Which Joe gave his name to ‘sloppy joes’? We look at five interesting sandwiches and their lexical origins.
Having a small, round head.
- ‘‘I'm broadcasting in five minutes,’ an increasingly frantic Carson told the bullet-headed man in security.’
- ‘What part of single file don't these bullet-headed androids understand?’
- ‘Fat away-shirted slobs accompanied by that sort of husband that has a tattoo on his left calf and three bullet-headed children with imitation firearms.’
- ‘A dark-blue Peugeot is parked, with a bullet-headed man at the wheel.’
- ‘Queens were my team and Billy Houliston was my favourite player - an old-fashioned, bullet-headed, barge-the-goalie centre-forward.’
- ‘They were big and bull-necked and bullet-headed.’
- ‘Val Kilmer plays Scott, a bullet-headed military expert called in to rescue the abducted daughter of a high-profile politician.’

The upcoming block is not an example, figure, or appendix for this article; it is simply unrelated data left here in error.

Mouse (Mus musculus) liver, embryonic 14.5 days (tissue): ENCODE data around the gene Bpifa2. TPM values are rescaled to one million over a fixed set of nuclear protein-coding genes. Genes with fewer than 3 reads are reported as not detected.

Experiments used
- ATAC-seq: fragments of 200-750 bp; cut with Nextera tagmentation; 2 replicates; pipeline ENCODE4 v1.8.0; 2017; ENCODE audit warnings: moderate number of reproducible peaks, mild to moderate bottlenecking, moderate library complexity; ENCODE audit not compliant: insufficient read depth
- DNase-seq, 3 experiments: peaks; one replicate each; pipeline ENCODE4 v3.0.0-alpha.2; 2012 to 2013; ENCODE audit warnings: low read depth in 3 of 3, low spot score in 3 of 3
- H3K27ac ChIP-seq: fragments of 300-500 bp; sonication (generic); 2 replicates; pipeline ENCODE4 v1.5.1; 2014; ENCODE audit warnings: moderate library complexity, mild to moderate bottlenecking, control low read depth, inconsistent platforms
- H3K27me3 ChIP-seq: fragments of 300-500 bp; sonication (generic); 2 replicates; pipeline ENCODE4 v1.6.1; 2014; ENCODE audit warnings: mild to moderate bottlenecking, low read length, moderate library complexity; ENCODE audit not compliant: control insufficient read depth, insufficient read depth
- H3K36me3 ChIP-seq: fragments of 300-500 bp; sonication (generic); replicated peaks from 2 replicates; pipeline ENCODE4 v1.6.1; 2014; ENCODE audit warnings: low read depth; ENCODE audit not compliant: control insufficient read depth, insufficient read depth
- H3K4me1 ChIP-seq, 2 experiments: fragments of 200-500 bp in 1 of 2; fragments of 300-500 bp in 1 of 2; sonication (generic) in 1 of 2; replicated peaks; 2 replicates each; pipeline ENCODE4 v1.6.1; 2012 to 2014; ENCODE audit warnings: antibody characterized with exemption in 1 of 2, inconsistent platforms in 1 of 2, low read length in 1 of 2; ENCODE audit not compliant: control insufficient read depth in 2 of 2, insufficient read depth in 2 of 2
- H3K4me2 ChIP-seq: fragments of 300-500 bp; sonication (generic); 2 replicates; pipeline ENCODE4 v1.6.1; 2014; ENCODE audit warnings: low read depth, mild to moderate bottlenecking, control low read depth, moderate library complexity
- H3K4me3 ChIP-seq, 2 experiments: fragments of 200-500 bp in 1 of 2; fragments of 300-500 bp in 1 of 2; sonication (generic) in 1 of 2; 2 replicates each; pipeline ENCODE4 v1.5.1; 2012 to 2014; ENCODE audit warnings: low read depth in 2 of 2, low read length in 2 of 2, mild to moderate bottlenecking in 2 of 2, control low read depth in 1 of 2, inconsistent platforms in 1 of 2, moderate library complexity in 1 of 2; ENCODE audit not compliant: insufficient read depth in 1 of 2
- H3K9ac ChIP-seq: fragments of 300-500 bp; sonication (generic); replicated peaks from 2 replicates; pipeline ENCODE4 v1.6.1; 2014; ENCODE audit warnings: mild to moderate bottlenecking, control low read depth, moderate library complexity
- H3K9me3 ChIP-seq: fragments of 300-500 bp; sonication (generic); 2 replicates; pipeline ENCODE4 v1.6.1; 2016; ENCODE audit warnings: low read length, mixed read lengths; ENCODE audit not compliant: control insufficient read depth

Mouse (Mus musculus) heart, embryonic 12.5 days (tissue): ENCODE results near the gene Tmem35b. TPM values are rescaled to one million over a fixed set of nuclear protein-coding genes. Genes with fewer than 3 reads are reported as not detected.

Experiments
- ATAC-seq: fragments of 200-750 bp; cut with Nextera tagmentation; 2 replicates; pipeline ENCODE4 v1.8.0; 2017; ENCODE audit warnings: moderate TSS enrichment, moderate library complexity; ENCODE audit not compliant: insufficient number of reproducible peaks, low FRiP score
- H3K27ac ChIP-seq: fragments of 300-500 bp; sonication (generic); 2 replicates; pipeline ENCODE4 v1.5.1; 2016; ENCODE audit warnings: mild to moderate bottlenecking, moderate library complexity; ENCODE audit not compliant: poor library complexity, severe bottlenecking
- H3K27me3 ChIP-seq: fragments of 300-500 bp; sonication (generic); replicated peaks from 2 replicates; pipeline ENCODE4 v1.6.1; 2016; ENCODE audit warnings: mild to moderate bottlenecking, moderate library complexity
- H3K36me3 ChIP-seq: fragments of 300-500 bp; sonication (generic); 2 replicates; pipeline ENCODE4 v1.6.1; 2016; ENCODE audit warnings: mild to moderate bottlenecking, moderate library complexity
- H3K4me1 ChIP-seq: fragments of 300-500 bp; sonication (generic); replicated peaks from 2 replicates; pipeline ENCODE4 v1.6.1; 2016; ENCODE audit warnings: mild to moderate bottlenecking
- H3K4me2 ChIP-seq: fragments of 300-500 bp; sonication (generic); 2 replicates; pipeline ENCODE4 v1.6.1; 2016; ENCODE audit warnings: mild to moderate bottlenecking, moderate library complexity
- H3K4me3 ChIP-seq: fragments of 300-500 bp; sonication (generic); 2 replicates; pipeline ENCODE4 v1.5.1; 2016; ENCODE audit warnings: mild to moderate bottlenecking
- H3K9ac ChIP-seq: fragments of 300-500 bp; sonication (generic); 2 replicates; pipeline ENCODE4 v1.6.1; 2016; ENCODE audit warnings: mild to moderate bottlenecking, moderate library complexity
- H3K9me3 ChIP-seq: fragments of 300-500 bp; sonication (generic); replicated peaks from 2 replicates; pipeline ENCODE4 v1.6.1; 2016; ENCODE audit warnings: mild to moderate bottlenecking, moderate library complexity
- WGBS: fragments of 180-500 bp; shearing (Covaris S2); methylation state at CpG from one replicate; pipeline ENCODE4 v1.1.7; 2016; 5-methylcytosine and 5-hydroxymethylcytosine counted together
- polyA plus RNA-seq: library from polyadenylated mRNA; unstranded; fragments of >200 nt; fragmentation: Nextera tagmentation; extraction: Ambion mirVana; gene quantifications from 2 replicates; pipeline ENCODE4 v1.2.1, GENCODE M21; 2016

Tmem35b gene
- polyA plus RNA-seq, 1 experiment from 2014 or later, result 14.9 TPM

- ‘I saw loads of police in unmarked vans and tried to photograph a line of bullet-headed cops next to their row of motorbikes.’
We take a look at several popular, though confusing, punctuation marks.
From Afghanistan to Zimbabwe, discover surprising and intriguing language facts from around the globe.
The definitions of ‘buddy’ and ‘bro’ in the OED have recently been revised. We explore their history and increase in popularity.